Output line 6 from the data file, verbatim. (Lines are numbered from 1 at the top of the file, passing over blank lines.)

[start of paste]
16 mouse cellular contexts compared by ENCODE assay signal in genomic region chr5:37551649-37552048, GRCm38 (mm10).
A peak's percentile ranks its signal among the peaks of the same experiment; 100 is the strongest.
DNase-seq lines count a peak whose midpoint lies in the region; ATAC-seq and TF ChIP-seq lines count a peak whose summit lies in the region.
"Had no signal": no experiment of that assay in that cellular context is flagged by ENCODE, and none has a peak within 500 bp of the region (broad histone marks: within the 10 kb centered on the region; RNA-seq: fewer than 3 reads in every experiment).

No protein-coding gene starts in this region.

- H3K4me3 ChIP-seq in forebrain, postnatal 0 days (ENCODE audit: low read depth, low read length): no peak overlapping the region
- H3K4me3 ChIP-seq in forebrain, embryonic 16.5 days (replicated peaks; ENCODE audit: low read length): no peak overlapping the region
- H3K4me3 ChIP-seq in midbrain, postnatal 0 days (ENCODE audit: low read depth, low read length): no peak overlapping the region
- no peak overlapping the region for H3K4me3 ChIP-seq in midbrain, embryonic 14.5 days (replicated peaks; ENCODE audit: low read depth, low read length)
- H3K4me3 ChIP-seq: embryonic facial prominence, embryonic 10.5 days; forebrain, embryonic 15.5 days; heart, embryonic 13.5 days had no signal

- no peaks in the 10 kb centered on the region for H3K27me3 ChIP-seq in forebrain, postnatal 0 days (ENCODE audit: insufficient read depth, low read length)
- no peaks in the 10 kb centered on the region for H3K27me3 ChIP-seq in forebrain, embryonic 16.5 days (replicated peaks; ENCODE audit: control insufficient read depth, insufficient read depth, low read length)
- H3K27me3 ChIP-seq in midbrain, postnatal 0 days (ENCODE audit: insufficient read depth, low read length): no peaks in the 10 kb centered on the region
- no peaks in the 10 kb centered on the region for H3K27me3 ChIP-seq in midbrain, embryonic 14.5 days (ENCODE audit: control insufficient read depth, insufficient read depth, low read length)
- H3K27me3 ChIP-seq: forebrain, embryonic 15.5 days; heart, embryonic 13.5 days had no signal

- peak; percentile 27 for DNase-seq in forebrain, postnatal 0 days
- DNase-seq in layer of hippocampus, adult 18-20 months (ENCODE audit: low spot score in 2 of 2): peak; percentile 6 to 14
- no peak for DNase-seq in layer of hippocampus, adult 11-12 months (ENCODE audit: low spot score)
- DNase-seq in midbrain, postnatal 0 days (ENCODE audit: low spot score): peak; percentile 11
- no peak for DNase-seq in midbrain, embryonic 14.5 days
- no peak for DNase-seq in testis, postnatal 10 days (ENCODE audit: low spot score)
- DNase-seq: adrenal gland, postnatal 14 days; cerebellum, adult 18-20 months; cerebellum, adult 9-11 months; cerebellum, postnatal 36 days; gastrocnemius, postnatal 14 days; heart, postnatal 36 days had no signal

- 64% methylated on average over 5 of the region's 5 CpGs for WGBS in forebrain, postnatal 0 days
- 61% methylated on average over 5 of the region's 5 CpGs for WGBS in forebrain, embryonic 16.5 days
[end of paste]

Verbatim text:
- H3K4me3 ChIP-seq in forebrain, postnatal 0 days (ENCODE audit: low read depth, low read length): no peak overlapping the region